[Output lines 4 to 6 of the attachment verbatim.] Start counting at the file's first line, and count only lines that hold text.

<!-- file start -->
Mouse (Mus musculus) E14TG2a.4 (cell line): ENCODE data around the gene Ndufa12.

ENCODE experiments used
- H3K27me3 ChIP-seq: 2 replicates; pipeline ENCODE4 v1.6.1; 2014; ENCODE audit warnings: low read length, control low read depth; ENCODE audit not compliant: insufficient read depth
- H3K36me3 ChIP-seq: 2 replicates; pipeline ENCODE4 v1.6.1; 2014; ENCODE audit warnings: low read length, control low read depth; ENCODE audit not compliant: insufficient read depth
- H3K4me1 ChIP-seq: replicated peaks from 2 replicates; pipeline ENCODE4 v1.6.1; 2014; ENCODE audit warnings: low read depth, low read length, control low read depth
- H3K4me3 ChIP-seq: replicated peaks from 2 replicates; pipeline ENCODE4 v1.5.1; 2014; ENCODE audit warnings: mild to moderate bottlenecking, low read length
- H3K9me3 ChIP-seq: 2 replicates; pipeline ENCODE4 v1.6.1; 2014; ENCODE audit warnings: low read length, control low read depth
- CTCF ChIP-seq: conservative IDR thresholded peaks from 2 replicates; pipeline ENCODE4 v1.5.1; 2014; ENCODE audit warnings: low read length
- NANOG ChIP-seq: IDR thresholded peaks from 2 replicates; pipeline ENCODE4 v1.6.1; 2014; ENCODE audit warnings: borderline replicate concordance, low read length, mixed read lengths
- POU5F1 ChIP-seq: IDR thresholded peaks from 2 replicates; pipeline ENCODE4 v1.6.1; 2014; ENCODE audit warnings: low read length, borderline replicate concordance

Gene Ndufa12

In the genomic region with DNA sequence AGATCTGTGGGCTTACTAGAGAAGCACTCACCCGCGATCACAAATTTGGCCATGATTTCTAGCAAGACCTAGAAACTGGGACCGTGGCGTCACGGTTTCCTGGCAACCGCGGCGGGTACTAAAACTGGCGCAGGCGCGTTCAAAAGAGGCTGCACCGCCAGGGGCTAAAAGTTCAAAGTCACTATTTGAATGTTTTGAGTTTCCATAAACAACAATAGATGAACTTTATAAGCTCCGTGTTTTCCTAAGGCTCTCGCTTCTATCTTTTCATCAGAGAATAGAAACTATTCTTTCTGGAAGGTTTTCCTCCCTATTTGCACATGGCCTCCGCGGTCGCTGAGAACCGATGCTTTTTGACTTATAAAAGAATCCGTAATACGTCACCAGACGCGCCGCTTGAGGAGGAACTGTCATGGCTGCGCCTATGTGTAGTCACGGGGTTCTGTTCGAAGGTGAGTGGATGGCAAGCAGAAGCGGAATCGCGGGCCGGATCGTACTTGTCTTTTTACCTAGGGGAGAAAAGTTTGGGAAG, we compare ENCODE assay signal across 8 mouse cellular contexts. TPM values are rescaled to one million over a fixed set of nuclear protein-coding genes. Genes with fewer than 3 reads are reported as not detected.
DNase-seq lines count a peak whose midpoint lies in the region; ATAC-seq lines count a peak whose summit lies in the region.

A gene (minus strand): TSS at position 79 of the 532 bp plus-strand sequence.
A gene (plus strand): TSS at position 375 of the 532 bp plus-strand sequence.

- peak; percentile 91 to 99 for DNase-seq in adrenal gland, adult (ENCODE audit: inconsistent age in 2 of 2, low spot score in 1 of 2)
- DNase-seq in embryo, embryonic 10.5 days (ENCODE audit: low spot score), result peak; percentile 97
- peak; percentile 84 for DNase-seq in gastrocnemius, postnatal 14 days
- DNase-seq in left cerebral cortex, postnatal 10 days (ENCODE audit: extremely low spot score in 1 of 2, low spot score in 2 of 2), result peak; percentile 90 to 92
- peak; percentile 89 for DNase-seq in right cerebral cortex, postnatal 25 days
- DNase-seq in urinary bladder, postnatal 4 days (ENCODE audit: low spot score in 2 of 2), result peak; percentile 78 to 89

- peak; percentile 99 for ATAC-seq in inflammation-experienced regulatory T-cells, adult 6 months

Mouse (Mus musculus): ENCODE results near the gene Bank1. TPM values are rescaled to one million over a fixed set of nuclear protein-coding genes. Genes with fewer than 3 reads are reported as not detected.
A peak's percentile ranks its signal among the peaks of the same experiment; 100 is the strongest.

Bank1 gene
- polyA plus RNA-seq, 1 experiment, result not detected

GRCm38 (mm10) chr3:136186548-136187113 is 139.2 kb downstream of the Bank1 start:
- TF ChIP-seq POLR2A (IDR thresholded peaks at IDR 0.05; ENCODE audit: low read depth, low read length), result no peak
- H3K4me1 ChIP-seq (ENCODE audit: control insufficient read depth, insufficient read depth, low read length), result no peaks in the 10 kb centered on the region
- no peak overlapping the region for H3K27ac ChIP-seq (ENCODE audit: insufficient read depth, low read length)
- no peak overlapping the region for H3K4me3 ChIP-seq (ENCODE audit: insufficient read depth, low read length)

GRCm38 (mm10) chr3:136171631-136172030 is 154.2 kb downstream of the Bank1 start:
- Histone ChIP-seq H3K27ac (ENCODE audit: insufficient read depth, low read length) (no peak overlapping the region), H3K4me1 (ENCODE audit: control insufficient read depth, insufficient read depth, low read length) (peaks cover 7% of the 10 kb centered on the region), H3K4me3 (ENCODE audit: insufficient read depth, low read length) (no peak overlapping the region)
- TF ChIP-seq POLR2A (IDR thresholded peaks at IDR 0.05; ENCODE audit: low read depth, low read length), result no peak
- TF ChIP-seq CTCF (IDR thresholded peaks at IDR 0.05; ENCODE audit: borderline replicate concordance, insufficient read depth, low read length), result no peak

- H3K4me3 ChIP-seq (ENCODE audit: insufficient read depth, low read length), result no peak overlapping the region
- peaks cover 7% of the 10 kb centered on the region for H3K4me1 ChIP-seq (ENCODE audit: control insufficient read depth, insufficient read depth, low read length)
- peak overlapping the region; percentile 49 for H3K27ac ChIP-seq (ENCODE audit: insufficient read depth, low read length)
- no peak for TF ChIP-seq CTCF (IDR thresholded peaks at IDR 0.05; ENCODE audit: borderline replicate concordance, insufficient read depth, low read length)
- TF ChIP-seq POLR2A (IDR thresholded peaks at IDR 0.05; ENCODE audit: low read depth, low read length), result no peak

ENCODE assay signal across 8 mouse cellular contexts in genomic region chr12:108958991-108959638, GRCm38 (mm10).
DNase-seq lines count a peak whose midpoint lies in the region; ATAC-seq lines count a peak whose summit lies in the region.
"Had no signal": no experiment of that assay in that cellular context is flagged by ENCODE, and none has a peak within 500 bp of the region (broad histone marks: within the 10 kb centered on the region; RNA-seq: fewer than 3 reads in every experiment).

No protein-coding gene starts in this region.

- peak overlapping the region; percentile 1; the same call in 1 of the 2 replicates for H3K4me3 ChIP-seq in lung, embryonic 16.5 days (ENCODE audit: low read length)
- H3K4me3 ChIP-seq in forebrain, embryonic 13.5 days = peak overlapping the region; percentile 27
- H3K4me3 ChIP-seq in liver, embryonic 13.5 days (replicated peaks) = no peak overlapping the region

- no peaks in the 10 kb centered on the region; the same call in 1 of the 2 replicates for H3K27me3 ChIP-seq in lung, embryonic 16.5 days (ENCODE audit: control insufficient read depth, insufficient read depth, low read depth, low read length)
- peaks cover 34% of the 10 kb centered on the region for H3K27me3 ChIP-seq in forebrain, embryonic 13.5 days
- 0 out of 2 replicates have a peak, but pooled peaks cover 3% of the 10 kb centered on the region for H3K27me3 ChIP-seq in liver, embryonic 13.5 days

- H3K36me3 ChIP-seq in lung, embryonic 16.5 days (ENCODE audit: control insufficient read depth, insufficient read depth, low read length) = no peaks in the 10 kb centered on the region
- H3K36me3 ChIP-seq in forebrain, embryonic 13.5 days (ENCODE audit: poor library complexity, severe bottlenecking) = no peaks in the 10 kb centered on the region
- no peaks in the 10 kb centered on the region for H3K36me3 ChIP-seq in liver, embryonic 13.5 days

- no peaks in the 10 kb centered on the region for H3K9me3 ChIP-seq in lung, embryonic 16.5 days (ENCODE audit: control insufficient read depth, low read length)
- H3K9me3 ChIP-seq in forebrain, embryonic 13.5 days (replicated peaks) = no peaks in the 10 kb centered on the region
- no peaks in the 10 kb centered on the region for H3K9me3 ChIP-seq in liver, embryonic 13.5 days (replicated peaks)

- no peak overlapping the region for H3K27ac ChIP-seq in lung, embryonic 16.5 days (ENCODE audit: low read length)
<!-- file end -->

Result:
- H3K36me3 ChIP-seq: 2 replicates; pipeline ENCODE4 v1.6.1; 2014; ENCODE audit warnings: low read length, control low read depth; ENCODE audit not compliant: insufficient read depth
- H3K4me1 ChIP-seq: replicated peaks from 2 replicates; pipeline ENCODE4 v1.6.1; 2014; ENCODE audit warnings: low read depth, low read length, control low read depth
- H3K4me3 ChIP-seq: replicated peaks from 2 replicates; pipeline ENCODE4 v1.5.1; 2014; ENCODE audit warnings: mild to moderate bottlenecking, low read length